Live Art Critique: Charcoal Drawing and DIgital Painting

Live Art Critique: Charcoal Drawing and DIgital Painting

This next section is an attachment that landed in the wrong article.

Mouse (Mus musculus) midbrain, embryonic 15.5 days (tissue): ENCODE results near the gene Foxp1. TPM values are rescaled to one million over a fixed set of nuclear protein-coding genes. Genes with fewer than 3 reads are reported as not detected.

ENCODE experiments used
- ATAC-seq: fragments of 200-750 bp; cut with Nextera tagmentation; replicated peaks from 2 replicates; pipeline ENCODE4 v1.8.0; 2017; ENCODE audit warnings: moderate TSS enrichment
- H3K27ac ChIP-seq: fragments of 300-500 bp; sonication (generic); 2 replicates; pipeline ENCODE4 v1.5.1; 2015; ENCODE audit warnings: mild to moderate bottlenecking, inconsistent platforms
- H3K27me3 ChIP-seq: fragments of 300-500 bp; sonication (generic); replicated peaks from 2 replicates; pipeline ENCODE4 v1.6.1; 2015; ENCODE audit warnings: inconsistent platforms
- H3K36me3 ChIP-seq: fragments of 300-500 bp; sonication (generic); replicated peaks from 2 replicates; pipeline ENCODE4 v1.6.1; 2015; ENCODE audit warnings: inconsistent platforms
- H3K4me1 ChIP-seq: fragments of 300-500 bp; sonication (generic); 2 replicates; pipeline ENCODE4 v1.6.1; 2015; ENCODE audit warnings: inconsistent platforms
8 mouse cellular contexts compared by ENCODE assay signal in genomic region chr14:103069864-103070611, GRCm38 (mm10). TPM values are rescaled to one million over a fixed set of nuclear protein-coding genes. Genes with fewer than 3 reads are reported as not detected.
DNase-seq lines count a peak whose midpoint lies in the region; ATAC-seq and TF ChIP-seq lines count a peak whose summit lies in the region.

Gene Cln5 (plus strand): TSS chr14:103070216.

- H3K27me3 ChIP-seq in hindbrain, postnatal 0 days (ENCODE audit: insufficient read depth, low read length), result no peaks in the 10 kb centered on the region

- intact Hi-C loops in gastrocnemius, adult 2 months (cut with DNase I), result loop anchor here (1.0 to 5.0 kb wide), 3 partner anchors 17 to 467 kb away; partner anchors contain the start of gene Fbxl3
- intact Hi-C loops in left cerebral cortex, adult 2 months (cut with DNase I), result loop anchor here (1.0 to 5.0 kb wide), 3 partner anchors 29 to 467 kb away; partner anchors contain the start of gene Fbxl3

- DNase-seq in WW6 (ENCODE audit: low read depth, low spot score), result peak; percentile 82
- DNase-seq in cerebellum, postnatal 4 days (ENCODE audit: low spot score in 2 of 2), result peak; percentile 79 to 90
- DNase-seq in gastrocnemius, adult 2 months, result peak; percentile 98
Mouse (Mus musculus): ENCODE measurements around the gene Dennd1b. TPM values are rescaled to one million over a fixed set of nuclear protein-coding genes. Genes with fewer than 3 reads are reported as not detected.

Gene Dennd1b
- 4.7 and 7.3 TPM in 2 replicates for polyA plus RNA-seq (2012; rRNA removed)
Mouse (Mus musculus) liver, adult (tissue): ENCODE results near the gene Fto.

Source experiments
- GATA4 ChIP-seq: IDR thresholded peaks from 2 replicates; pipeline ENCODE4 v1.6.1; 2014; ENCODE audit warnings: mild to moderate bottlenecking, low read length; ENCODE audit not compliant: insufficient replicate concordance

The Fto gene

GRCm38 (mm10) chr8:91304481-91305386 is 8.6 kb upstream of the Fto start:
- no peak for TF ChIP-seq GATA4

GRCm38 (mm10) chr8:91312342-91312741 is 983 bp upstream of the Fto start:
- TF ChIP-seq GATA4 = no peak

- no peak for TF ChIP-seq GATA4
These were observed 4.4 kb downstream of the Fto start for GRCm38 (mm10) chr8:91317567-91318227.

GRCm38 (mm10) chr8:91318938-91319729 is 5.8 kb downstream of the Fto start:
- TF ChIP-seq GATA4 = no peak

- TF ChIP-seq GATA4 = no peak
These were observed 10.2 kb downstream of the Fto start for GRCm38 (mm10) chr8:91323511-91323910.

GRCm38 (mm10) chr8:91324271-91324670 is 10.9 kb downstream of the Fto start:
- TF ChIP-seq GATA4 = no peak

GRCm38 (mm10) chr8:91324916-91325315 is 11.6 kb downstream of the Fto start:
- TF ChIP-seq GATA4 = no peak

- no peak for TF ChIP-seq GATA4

what's up everybody how's it going my name is Jordan and I'm going to be doing the critique for today and before I start I want to let you know that we have open submissions for for our YouTube critiques and they're all free I want to emphasize that that that's a hundred percent free and you could send in one or two or three of your pieces and we'll critique it do it just like this on the live stream and hopefully we only help give you some tips to help you improve your art because that's what we're here for so anyway with that being said let's get started with the critique first off we have this head portrait piece by Y it so I want to make sure I say the last name properly why in parati I hope I say that correctly so this is a walnut ink and charcoal piece and Oh before I go any further also if you guys have any comments about the critique about the piece and you want to throw in your two cents you know just please type them in the comments and every once in a while I'll check in and I'll read them so yeah feel free to to just share your thoughts okay so this is someone who is currently a student studying our education has been interested in visual arts since since he was about 12 but wants to get more serious so he's been taught he is talking about a lot of the different mediums he's tried out and like photography and clay and stuff like that but I bowled this point his artist statement I want to read to you it says the main idea I tend to communicate throughout my artworks is the capability of or is the to allow anyway to be able to be free with themselves as well as free with the perception of their dreams so I thought that was really interesting it was hard for me to fully understand exactly what that meant but from what I'm gathering it just sounds like you know it says in ours they might want to attempt to erase awareness of some social issues in the world so basically like social commentary is a big part of why it's work is what it sounds like and so with that you also say you like doing portraits and studying the human figure because it's really important and I agree I think it's the most difficult thing to master and it's also one of the most rewarding things so definitely keep studying the figure and you also want to talk about mental illness and your work in the stigma behind that so that's a lot to unpack and one drawing hopefully we'll be able to find a way to come to some of the synthesis here so first of all with your piece I like the composition I always liked the profile shots of a figure there's always like a sense of mystery and going on there there's something that's unknown to us and is there something about that I just was always intrigued by I also like your line work now line work is something I have talked about a while on these streams but one of the common things I see with line work is that there's even no variety in the line wait or there's a lot of what I will call pecking which is basically it's like my Wacom pen here is when someone is usually inhibited or in fear of what they're drawing they'll start kind of pecking at their line like this and it begins to look like chicken scratch right and it's unattractive it's not fun and so you you actually have a very strong quality of line which i think is serving you well you also you know I changed the thickness from thick to thin you go lighter some areas than others and I think that's actually pushing you a lot further than you might imagine because one of my classes in our first week one the only things we learned about was the importance of lion and line quality because if you're looking at a piece and it's just primarily you know like a figure drawing or whatever then you want to be lines that are there and so the fact that you have a handle on this is really awesome let's see so in terms of what I would fix about this piece so III don't know if I fully get where the concept in this piece o line and I think that that could be addressed in a couple of ways if you're talking about something as deep and as heavy as mental illness there are many people who struggle with that or who dealing with that situation but there's also many people who don't know much about that and so I would try to find a way to create a piece that shows that in a more symbolic way than just someone's head turning to the side right so you can do something like playing with values for one that I think will make the piece more interesting just in general and it could also be really symbolic for example if you look at any film right there's you know there's always those cool movies where they have an establishing shot or a character just brooding in there covered in shadow and you know there's light behind them or you know like a silhouette or like Citizen Kane really you know that from like 1942 I think that's wrong there's a lot of really beautiful shots there ants and black and white and you can tell a lot about the inner workings of a character's emotions without dialogue but just by showing it there's plenty v shows that I actually I'll give you an example there's a show i watch on it's called all-american and it there was a scene where someone was in this gang and they were trying to double-cross somebody and they were talking to you know person B who started talking about the Greeks and Trojan horse and how they try and take things down from the inside but they weren't that smart and it's one of those scenes where it's like it's not spoken but you know both characters know what's going on so I think you could kind of apply that that symbolism here what is a symbol with mental illness with social injustice or whatever it is you want to focus on that you can use to make your piece even stronger and doesn't have to be super overt you know it doesn't have to always be the elephant in the room per se but I think it would be nice to have a reward for those people who are viewing it and trying to study what's in your mind I hope that makes sense if not and you're watching please post in the comments and again reminder if anyone has any comments about the artwork or anything please post it and share it comment and we'll look I'll read it and I'll share it with everyone else so going off that point the artist has four tools the visual artist at least and when it comes to you know just the painting or drawing or whatever film and dance and odd stuff is very different obviously but you have four tools which is line shape color and value now why are those so important line obviously you know it will tell you the edge of something and you know you can it'll give you directional lines and all that shape is another very important aspect of art we read things by shape a lot of time if you look at like a child's or infants toys a lot of them have really round shapes and it's supposed to show kids that it's friendly its cuddly its soft you know all those things they don't give little kids toys that have sharp triangular edges you know for safety reasons I'm sure but also just for aesthetic purposes right so shape is really important um color we are attracted to color in different ways obviously different color conveys different meanings that is not apparent in this piece but as you keep going forward with your work I'm sure you'll want to include that and at some point and then there's value which I talked about earlier before so use those tools since you have them right so what are you trying to say about the species it's supposed to be a nightmare is it supposed to be something friend is it you know kind of like a mystery is it someone longing for something that they're unable to possess there's a lot of things that you could be saying that I don't think I don't think this piece has reached its full potential and that way just yet so that's the only thing I would really say if that in fact what this piece is about and I assume it is because it's mentioned our statement now this is just a portrait then that's a whole other thing like it's just you know good fine portrait to draw that's different but either way going for it I think that will help you with your art regardless and then I also can talk about like the anatomy so one the first question I have is why doesn't he have eyes you know is there a reason for it and if there is then you know that's fine but if I'm looking at this and I'm just assuming it's a heavy brow Ridge it almost looks cartoony in a way it kind of reminds me of those old Bugs Bunny cartoons where they'd have like Mugsy or whatever like some gang Lord and he there's one in particular I remember he was like two feet tall and a big ol hat and he had this big dumb sidekick and he didn't have eyes unless he was like really his eyebrows just covered his whole eye and that's kind of what I think about when I see this it doesn't necessarily have to be a bad thing but it's a question I have because it looks like this piece is more real you're trying to be as realistic as possible with this the other thing is your ears a little it's a little small and it's slightly shifted up into the right a little bit so I would fix that also the mouth or the filter I'm pretty much this little space here is missing and I'll move the mouth down a little bit lower you know so there's a couple of anatomy issues here I could recommend figure drawing for all it's worth by Andrew Loomis an amazing book for figure drawing there's a book called atlas for the artist by Steven Rogers Peck that's also really good when it comes to understanding and Adam and stuff so you know and I imagine you might even have these in your and your collection because I know you love stating them and figure but some of those those things are incredibly important to help us understand your story and convey emotion right there's a lot of emotion that can be conveyed just by the way you draw the expression on the face right sostay say that a little bit more and then also just what is this character feeling is it or what's this piece about and is it the same as what this character's feeling is it about isolation is it about joy pain lack of empathy you know there's all these things that you can talk about and again I'm not sure it's coming across as as well as we would like it to so I hope that helps really really really open that that helps you out so we pulled up a couple pieces here as some examples there's which McCoy I'm sorry Piero della Francesca it's this portrait piece profile view there's a lot of you know really interesting things you can learn from this here just like the value in the background how it contrasts with the the light tone of the space right so there's the value I was talking about earlier and even his hair even though it's like a brownish color there's parts of it that are lighter and then some of it just fades into the background which i think is really really cool then we have this one from peter paul rubens which is more in the lines of what you did in terms of the drawing so I think this could be really helpful for you and notice how he separates the the nose and the eye right here with a little bit of value see the nose is light and behind him is that little tone of value that automatically separates him and it's not like he's doing it all over the place it's really just in that one spot but it does so much to make this character pop off the page so you could take a look at that then gustav klimt who did this awesome drawing all online as well so I think you could get a lot from these different artists and there are links in names in the description box in this in this critique and as for course is free I would recommend charcoal drawing how to draw a portrait self-portrait with a mirror that's gonna be big for you especially because you know I know you love the human figure and drawing heads and that's one of my favorite things as well so that class or course will help you a lot this is drawing marathon human anatomy and this is basically trying to get you to be not loose per se but just be quick because sometimes we do these giant drawings that take us five hours and they don't look right so what I've tried to do with this is make you do a bunch of drawings and a limited amount of time and you could just see how quickly you pick it up for like four I have a teacher who can draw the head in two or three minutes and it looks better than anything I could do and it takes me ten minutes to do a decent one so there's a lot of stuff you can learn from that let's see here then we have the how to draw self-portrait with a mirror of course which is similar to the other one that I mentioned before and so yeah I hope that was helpful for you Wyatt and if you have any more artwork you want to submit to us just let us know and some you know I show the submit foreign well obviously you already know how to submit so I had to tell you that but everyone else watching there's a submission form that I posted earlier in this video and you could feel free to go to that right okay so now this next piece is by Michael and Michael McElwee McElwee and so Michael is a 17 year old who just finished his junior year in high school and he wants to prepare pieces for art school to go to college and for this piece in particular I want to do a digital painting to get some practice in and he's combined about 50 reference pictures so it's siming realistic and semi imagined which is perfectly fine so first thing I want to say about this piece is I really really like the colors when I see this it reminds me of something I would see in an art book for film and I think you're really successful I think my favorite is this this pinkish red orange color that you have for the sky there's something about that that makes it really stand out in this piece probably because it's it's so warm compared to all the cools that you have everywhere else and I really think you're knocking out of the park on day um you might be going a little too bright and one or two of those flowers on the bottom but that's it's super nitpicky kind of thing just because it distracts a little bit and this also kind of goes into my next point about your focal point I'm not exactly sure what you want me to look at in this piece now what I look at personally is that the you know pinkish sky in the background if that's what you want it to be then that's fine but I think you could do a little bit more to indicate that you could put the Sun there so classic example you could put you know one big cloud there and not have it so prevalent everywhere else or you could have the top covered in clouds and the bottom part pretty much sparse right there's a lot of different ways you could you can do that with without you know sacrificing the integrity of what it is that you're already doing it's really just a lot of small kind of stuff I'm talking about here furthermore your atmospheric perspective is pretty strong I like how I'm able to go back in space with this there's a clear foreground middle-ground background which is essential for creating depth even down to how you paint in the background that's really really awesome the one thing I would say is I think you should add some mist or something or just anything to separate the tree on the right side with the ground behind it because the values are so similar and you know when I first saw this my screen was pretty dark and it was also their little sun shining on it so I couldn't really see all that well and I couldn't figure out what was going on until I looked a little closer so you don't want to have those kinds of issues in your piece when you can avoid them so you can choose if you want to lighten the the tree or the ground underneath it's really up to you but I think one of those needs to be separate so that we can see that there's there's depth there let's see oh so we got a comment since the focal point was mainly supposed to the fort was supposed to be the foreground flowers I was originally going to put an animal skull down there okay so the okay so the focal points the flowers then okay so if that's the case then take back everything I said about the sky you need to make those flowers a lot more prevalent then I think I asked you think you might even need to dull down the sky a little bit and oh that will really brighten up those flowers and put more of them that are that bright because right now I'm kind of I'm looking at one or two but it's still not enough to grab me I think if you're gonna make that the focal point those pink ones you should make them bigger you should probably put more of them or you know have one pink and all them green and make the pink one really big or something like that so that just feels different right so like give an example if there's um if I'm at the grocery store and I'm going by the produce section I see a bunch of green apples all lined up and let's say it's like a two feet by four foot platter of green apples and I see Weinreb one in the even if it's not in the middle but it could be on the side which one am i automatically gonna think is the one that I'm supposed to look at it's gonna be the red one because it's the one that's not like the other that trick is used in a lot of different things putting movies right like there was a movie called like Mike that used to like my house little and they had a there was a lineup of all these NBA players came out in 2002 and the basically the point the movie is this kid has these special shoes that makes them play like Michael Jordan who's play about a little bat wow it's so but he's playing with all these you know six foot five NBA players um what makes it so unique is that you clearly have this four foot five kid or five you know five foot tall kid playing against these giants practically so automatically your point you your focus goes to him the same kind of principle with the flowers let's see here oh okay so the other thing is um your light and dark contrast I think could also be improved with the tree on the left side in the foreground and the tree in the background I think you just need to push the atmosphere in perspective a bit more because the branches are kind of getting lost and it's starting to look like the branches are connecting even though it's clearly set like you know several yards away so just be aware of that and then also watch the tangents on the leaves you have this tree on the right side and then the trees in the Far background those things are touching and it destroys the depth of your piece so I would you know even remove some of that spacing but actually you need to be honest you probably want to push the depth more so I would actually bring those leaves on the from the tree on the right and push them over the ones in the background just so you get that space and it's that's like three or four seconds in Photoshop it's not going to take you long to fix that the next thing I want to mention is the way you're actually applying the the digital paint so I actually have a course here I want to recommend to you let's see where is it it's this digital paying texture cubes course where basically all you're trying to do is just paint a bunch of different texture the reason their cubes is because you know I don't want people worrying about the design I just want them to just figure out how to paint stuff and it also help you understanding the brushes that you're using and what works best for what scenario I'm in this situation I couldn't I really couldn't help but notice this tree on the top left there's this branch that was clearly done with like a streaky brush and it kind of bothers me because trees are opaque there's very thick you know they're not see-through whatsoever and so when you do the streaky texture and you stand I can just clearly see the sky behind it that's a bit of a problem if they were leaves I could probably forgive that a little bit but the fact that I know it's a branch because it the clue that rests the trunk of the tree is that same color and value it's a bit off it looks a bit off so if you're gonna do a streaky brush I would at least do a different color that's that would look like the bark on the tree and make it so that you can't see anything behind it because that automatically just throws me off and that's just not for this tree that's any time you're paying be aware of whether or not something is opaque or transparent or translucent because that will really help you to help you and help the viewer to understand what it is this object is if this is something that was told to me if you are doing a piece if you're drawing something paying something designing something whatever and no one else is able to figure it out and that's not your intention then you haven't done your job and those were harsh words to me but it rings true if you're doing this to make sure that people understand it if they don't understand and that's a problem right so in that means you have to change something about your method is it's a lot easier to change your method than to change everyone else's opinion on how they view the world because most of us have laughs similar views about certain things like we know trees are opaque we know water is transparent but you know think there's different things so just be aware of that let's see I mentioned the composition I do like the composition I didn't say that before I actually do like this composition I think it's intriguing I don't know if it best serves you for the focal point you were planning on but I do like this piece I would probably open it up a little bit more so that there's more areas of rest because in a drawing or painting you want to have balance right you don't want to be so busy that you can't it's like it's like this if you're watching a movie and you have a 30-minute intense action sequence you kind of need that moment of rest for up for a second and that's that's important to get so just be aware of that let's see oh last two more comments if you are trying to do a more graphic style of painting I recommend looking at Ryan Lange he worked on Moana and Doctor Strange those two films and his style actually reminds me a lot of yours and certain ways so I think he might appreciate his work the other thing that I didn't get from your art statement is where's your ultimate goal with art if you want to go to art school which is clear from your artist name that you do I think you should define what you want to do do you want to go into games do you want to go in the film do you want to go into animation things like that will really help you to decide or do you want to fine art it'll really help you decide how you apply your your paints in your and how you use your tools and and the decisions you make in your storytelling it's incredibly important to make sure you understand those things because without that a really important step it's gonna be hard to kind of get your foot in the door and ultimately you want to be a storyteller you your stories very clearly so that other people can understand them so hopefully that all makes sense let me go and share a couple of other things this is john baptiste camille corot i guess as i say um and we picked this painting just to show you how nature scene can be done with the trees and the sky and all that stuff the focal point is very clear it's supposed to be that little opening between the tree and the sky you can see a little silhouette of a figure there that is enough to let you know where we're supposed to look so I think if you apply that same type of lie now I would say logic but emotion the same type of you know logic is the best work you apply that same type of logic to your piece it will automatically be much much stronger you really want to focus on animation I mainly have stories and ideas I write down and sketch and want to make it to a finish idea one day that's existe like I'm the exact same way so in that case you know study the greats right you want to study animated film some art books in your library there's a great website called live Lily blog spot.com Li v Li Li dot blog spot.com I'll post it in the description and that has a whole bunch of resources for animation it has model sheets and backgrounds and it has stuff from Disney and Miyazaki and you know anime and all this stuff that'll really really help you out let's see this is another painting Joseph Mullard who has some beautiful colors in a sky but it's still a very muted palette so but and it has a motion right so there's all those things that that we kind of talked about that you can apply as well and for some courses for you I recommend the digital sky paintings for obvious reasons you're doing digital paintings and you paint in sky and in your piece so why not do this right um I already texture cubes – but the next one is the digital paying techniques in Photoshop brainstorming illustration so this will help you to you know design your your pieces as you continue to go forward and that's pretty much all I got for you Michael thank you for submitting and thank you wife we're submitting as well I hope that this critique was helpful for you hopefully the stream stayed up because sometimes I have internet issues and not much I could do about that at the moment but I did the best I could so if you want to for anyone else out there who wants to purchase a critique and have a look at your actual portfolio maybe you're like Michael and you want to go to art school you know send us your portfolio all the information is right here and we could take a look at it and critique it and do a live stream just like how this was and hopefully we'll be able to guide you into getting into the arts what you want to go to and last but not least please continue supporting art prof. on patreon and through sharing with your friends on Instagram and Facebook and YouTube and all that stuff because I said it before many times I'll say it again we cannot do this without your support everyone the team is incredibly happy and blessed that you all are continuing to support us so please keep it up guys who really really appreciate you I see this last comment thank you for this critique totally got some great feedback good I'm glad you appreciate the feedback I'm glad you learned something I'm looking forward to seeing your work as well as white in the future whenever you watch this I don't know if your honor or not but anyway take care guys have a good one keep doing art